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Muslim sense of humor

Some of you will recall a post I did about a website called Happy Muslim families. Since I visited it and downloaded some Pdfs containing tips to help husbands and wives have a happy marriage I have been receiving regular newsletters in my in box.

My latest newsletter is too good not to share. It provides we infidels with an insight into this chaps sense of humor and the reality of how easy it is for a Muslim man to divorce his wife or control and cower her by threatening divorce.I wonder if the female New Zealand converts to Islam featured in the Herald on Sunday are aware of their new diminished rights and status under Islam?

Screen shot 2015-02-23 at 10.04.56 AM

Irfan Ullah Khan Co-Founder Happy Muslim Family

 

This is one of the funniest and rare stories about the people
who threaten with divorce.

In one of their conversations, a man told Khaleefah Ar-Rasheed: “I was informed that an Arab had divorced five women in one day.”

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Face of the day

via 3 News

Saint? -3 News

Today’s face of the day was expected to know that her husband was a sinner not a saint. Screen shot 2015-01-07 at 11.00.12 PMHowever which one is she? Maybe Angel was her car and the rest belonged to Kim. Like many kept women the world over I am sure she didn’t worry her pretty head about such trivialities as where the money was coming from and whether it was legitimate or not. She just enjoyed it and spent it. If she was more involved in the financial side of things as her lawyer is claiming then it is harder to deny that she did not know what was going on.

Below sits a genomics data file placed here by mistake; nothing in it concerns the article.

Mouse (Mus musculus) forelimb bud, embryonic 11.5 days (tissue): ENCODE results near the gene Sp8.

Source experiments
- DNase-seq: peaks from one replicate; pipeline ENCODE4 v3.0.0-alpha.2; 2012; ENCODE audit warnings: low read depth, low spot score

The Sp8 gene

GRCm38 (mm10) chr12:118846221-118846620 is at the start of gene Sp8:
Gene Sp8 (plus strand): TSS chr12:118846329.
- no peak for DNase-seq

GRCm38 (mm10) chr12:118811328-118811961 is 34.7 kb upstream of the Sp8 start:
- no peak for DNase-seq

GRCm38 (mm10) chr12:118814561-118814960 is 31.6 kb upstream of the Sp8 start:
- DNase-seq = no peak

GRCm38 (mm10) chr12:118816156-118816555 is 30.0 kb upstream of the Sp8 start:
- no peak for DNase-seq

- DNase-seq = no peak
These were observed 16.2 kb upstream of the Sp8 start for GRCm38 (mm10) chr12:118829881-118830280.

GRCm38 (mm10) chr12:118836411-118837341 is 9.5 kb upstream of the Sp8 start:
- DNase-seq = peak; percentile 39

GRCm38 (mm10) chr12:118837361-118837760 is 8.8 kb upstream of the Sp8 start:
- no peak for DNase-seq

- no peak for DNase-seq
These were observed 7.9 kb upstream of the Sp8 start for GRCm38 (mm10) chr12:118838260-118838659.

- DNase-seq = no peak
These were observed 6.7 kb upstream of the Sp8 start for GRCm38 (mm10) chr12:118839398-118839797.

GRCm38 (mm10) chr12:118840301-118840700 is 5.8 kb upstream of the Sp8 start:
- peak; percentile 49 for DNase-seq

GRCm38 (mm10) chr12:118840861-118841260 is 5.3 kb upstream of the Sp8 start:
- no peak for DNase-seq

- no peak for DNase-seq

Sinner?

Sinner? -FHM Magazine

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An end to cock tax? Not likely…but women are more economically empowered now

Apparently, according to Jane Shilling at The Telegraph women have moved on from gold digging.

But if anyone thinks that this is an end to cock tax then I have a bridge I can sell you.

I have never been to an Islington dinner party, mainly because I’m nervous of the conversations I might have to endure. Over plates laden with Nigel Slater’s pumpkin laksa, I shudder to imagine the banter that embraces the outrageous cost of educating one’s children or the thrilling rise in London property prices – areas in which I find myself sadly short of conversational roughage.

Then again, the independent peer Baroness Deech, evidently an habituée of such gatherings, suggests that the discourse runs in different channels. According to her, the hot topic for kitchen supps in north London isn’t state versus private or equity release, but d-i-v-o-r-c-e. “Go to an Islington dinner party and say the word divorce,” she remarked recently, “and people will tell you the most horrendous stories.”

Divorce, like people’s operations, does lend itself to horrendous stories. When flesh or emotions are raw and weeping, the narratives tend to come up lengthy and lurid. But what the Baroness really seems to have meant is that it’s the men who will tell you horrendous divorce stories. And on this vivid anecdotal basis, she proposes a change in the law.